Holly Cinema

6523 Hollywood Boulevard,
Los Angeles, CA 90028

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Loew's Holly Theatre (1970) exterior

The Holly Theatre is perhaps best known for premiering and exhibiting “Caligula” exclusively for over a year in 1980-1981, and is located across Hollywood Boulevard from the Fox Theatre.

Converted from a garage by architect S. Charles Lee for operators Harold Frankin and Howard Hughes, it had 303 seats and was originally named the Studio Theatre. Opened on 31st July 1931 with Charles Starrett in “The Viking”. It was the first ‘automatic’ theatre in the area, having no ushers, just a cashier, a manager and a projectionist as staff. Patrons passed through a turnstile after purchasing their tickets, which operated automatic doors. Candy, cigarettes and drinks were sold via coin operated slot machines. The Studio Theatre was billed as the ‘World’s Most Unique Theatre’.

On December 9, 1936, it was renamed Colony Theatre screening Bing Crosby in “Rhythm on the Range”. On August 8, 1945 it had changed names again to Music Hall, Hollywood playing Burgess Meredith in “Story of G.I. Joe”. By then the seating capacity had been increased to 488 after a remodelling. By the mid-1950’s, it was known as the Academy Theatre.

It remained a first run movie theatre and became the Loew’s Holly Theatre on June 20, 1970, when its Art Deco style interior was curtained over and a false ceiling was installed. The reopening movie was “Watermelon Man”. Soon it became the Holly Cinema, and the notorious Penthouse production of “Caligua” broke box office records.

The Holly Cinema was a companion theatre to the Paramount (now the El Capitan Theatre) through its series of owners. The Holly Cinema was taken over by Pacific Theatres and was closed in the Summer of 1986.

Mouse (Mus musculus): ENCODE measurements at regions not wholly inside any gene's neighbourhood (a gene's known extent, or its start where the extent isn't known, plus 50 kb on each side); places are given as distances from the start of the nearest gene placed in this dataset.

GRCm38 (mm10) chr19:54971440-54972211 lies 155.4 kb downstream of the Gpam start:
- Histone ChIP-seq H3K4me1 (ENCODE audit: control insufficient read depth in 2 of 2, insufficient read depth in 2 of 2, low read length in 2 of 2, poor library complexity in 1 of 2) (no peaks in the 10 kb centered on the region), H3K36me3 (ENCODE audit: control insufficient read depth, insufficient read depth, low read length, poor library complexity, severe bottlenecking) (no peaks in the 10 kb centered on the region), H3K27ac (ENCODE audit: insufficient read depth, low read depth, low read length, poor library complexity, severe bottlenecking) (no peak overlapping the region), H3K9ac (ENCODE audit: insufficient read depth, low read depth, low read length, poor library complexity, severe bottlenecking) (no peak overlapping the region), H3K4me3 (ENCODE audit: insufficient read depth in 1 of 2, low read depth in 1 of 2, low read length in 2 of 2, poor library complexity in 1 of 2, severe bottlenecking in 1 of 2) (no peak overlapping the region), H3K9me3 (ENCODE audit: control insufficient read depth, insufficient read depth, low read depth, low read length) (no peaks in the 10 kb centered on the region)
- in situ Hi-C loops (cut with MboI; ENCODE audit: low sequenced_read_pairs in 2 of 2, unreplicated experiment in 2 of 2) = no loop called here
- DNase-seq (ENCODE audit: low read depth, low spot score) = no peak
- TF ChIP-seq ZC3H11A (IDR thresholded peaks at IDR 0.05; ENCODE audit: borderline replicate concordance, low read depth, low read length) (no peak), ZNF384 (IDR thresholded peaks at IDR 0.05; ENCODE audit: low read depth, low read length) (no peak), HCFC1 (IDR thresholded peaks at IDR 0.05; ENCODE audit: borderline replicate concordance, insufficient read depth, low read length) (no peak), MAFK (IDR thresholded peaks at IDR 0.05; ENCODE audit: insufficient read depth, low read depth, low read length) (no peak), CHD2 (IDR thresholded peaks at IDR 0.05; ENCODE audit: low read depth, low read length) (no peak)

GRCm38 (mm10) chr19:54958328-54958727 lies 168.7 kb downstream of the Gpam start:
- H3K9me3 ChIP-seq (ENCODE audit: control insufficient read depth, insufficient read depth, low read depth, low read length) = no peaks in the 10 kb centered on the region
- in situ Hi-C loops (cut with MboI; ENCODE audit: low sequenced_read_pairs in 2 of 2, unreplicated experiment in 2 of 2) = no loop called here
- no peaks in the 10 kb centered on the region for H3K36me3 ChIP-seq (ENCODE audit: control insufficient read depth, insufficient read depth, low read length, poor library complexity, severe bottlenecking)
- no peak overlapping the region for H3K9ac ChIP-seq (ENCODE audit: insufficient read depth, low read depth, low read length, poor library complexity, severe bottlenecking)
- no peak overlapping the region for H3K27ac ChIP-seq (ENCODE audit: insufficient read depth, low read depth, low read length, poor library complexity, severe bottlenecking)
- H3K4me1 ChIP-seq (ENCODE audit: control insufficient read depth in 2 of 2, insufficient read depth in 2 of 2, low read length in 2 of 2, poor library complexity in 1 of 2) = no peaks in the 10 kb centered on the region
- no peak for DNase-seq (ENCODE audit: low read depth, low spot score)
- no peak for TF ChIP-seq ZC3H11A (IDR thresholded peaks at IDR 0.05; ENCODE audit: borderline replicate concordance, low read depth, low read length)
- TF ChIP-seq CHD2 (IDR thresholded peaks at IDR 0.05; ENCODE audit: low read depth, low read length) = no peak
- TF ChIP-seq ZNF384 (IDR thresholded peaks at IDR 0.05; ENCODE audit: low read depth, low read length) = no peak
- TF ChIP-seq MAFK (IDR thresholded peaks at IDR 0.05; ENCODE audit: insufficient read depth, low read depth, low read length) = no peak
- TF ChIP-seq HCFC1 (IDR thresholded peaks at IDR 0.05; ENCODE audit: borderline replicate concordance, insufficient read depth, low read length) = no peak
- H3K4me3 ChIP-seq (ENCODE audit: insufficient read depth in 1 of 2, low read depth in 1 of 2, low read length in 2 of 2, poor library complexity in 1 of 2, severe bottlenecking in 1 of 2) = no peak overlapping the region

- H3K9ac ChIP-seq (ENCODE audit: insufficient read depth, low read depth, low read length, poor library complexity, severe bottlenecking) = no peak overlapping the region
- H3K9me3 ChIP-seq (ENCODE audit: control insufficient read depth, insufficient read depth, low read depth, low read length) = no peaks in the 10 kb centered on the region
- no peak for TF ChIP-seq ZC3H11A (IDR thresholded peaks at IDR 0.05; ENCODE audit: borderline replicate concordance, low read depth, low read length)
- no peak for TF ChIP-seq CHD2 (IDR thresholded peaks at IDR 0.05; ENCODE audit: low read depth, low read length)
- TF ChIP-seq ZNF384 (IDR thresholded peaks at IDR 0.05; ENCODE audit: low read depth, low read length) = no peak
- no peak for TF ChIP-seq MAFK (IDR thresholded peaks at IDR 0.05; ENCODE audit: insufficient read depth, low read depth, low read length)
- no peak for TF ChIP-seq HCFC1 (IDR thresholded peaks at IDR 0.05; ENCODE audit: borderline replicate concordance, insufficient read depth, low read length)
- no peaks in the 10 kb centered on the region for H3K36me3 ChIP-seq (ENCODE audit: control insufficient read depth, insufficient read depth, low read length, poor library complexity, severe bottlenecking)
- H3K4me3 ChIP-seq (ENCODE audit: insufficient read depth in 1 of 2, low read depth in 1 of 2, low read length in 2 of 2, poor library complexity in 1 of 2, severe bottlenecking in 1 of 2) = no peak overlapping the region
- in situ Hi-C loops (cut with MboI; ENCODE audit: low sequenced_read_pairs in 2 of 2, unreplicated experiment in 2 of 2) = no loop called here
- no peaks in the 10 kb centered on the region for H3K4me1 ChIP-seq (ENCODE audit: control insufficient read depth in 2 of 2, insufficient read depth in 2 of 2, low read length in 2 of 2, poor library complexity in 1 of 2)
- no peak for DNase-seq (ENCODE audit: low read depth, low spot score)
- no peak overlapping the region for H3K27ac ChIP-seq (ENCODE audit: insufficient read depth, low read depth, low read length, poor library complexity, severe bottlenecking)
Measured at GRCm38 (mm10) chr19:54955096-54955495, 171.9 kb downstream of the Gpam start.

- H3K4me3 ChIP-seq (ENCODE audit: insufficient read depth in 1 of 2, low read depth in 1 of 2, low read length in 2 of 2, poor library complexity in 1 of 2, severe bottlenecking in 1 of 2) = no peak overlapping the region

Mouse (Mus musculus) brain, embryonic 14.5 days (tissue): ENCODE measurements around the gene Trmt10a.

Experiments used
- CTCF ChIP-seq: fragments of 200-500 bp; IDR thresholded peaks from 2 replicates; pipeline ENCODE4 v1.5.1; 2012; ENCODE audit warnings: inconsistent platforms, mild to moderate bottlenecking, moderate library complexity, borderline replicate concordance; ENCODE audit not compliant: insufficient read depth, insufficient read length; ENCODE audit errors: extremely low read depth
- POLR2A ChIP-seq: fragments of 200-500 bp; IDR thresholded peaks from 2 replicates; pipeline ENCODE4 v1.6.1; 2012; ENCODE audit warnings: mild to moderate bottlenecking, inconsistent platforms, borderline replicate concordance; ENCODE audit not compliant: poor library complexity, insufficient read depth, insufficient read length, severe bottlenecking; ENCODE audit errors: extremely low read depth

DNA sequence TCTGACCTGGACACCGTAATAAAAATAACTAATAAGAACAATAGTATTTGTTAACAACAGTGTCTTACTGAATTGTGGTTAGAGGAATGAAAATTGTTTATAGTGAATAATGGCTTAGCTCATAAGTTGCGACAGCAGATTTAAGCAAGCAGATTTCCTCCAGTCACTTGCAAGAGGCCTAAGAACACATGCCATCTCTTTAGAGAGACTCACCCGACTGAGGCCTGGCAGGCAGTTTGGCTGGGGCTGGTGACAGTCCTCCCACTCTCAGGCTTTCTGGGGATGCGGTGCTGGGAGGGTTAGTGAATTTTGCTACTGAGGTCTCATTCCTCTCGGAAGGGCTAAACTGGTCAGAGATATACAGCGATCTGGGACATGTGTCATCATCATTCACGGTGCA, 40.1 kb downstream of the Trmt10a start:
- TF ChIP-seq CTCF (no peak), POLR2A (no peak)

It was converted into retail use, at one time becoming a shoe store, and since 2004, was used as a Scientology Learning Center. All traces of its cinematic past have either been removed or covered over. By early-2020 it was operating as Harold’s Chicken & Bar

Contributed by B Erickson, Ray Martinez, Ken Roe

Recent comments (view all 78 comments)

Twistr54
Twistr54 on May 29, 2011 at 5:33 pm

I worked at this theatre in 1981. I started at the end of the Caligula run.

Joe Vogel
Joe Vogel on August 15, 2014 at 7:34 am

The Studio Theatre was to have been the first of ten houses of its type for Hughes-Franklin Theatres according to this item from Building and Engineering News of December 5, 1931:

“CALIFORNIA— Harold B. Franklin, president of the Hughes-Franklin theatres. 7051 Hollywoood Blvd., announces that plans are under way for nine new theatres, similar in size and type to the recently completed Studio Theatre at Hollywood Boulevard and Hudson Avenue, to be built in San Francisco, Berkeley, Sacramento, San Diego, Oakland, Stockton and San Jose. Calif.; Phoenix, Ariz.; and Dallas, Texas. They will have seating capacities ranging from 300 to 500 and will have the automatic features provided in the Hollywood Theatre. S. Charles Lee, 2404 W. Seventh St., Los Angeles, will be the architect.”
I don’t know if any of the other theaters were built.

RickB
RickB on August 15, 2014 at 3:17 pm

Google Street View from February 2014 shows a “For Lease” sign on the Scientology store at this address.

rivest266
rivest266 on August 5, 2016 at 1:37 pm

June 26th, 1970 grand opening ad in photo section.

DarthHaggis
DarthHaggis on March 6, 2018 at 1:27 pm

Loew’s Grand Opening Wednesday June 24th 1970 (LaTimes pg76)

Watermelon Man (Rated R) Showtimes: 12:30, 2:30, 4:30, 6:30, 8:30, 10:30 & Midnite 12:00

richjr37
richjr37 on July 7, 2019 at 5:27 pm

It’s a book store now.

richjr37
richjr37 on July 7, 2019 at 5:36 pm

Ad from July 7,1977 in the Pictures section.

rivest266
rivest266 on September 11, 2019 at 4:00 pm

Opened as Colony on December 9th, 1936. Ad posted.

rivest266
rivest266 on September 11, 2019 at 4:07 pm

Also posted the July 31st, 1931 grand opening ad as Studio. Ad confirms 303 seats.

rivest266
rivest266 on September 29, 2019 at 4:56 pm

Became Music Hall (Hollywood) on August 8th, 1945. Grand opening ads posted.

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